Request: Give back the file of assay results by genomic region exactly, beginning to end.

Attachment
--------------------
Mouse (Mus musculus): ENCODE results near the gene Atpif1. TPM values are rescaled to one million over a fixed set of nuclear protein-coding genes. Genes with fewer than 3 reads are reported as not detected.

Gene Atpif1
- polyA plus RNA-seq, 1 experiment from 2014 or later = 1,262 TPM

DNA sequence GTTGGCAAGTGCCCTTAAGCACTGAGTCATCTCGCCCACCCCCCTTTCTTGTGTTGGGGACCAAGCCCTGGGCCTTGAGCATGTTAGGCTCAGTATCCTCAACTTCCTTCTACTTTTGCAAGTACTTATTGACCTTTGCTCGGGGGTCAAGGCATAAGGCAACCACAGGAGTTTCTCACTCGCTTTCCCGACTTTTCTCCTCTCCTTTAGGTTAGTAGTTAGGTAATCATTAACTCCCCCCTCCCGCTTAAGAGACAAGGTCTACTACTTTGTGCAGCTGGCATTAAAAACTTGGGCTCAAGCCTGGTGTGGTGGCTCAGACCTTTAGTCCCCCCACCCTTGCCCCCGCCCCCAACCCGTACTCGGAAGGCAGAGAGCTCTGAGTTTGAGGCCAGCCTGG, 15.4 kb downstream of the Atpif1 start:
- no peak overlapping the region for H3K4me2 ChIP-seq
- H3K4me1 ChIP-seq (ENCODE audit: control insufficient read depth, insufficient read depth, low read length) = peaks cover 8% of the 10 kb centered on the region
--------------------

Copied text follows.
Mouse (Mus musculus): ENCODE results near the gene Atpif1. TPM values are rescaled to one million over a fixed set of nuclear protein-coding genes. Genes with fewer than 3 reads are reported as not detected.

Gene Atpif1
- polyA plus RNA-seq, 1 experiment from 2014 or later = 1,262 TPM

DNA sequence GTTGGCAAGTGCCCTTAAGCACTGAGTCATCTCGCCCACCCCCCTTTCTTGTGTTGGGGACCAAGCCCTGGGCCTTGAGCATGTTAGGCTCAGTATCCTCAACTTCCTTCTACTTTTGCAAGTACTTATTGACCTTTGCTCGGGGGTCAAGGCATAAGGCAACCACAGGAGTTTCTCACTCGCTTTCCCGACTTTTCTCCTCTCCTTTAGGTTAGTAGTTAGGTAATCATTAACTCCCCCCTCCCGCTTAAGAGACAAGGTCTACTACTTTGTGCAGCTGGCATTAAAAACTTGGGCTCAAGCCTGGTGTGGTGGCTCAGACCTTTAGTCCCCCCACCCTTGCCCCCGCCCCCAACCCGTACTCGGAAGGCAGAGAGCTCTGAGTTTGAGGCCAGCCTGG, 15.4 kb downstream of the Atpif1 start:
- no peak overlapping the region for H3K4me2 ChIP-seq
- H3K4me1 ChIP-seq (ENCODE audit: control insufficient read depth, insufficient read depth, low read length) = peaks cover 8% of the 10 kb centered on the region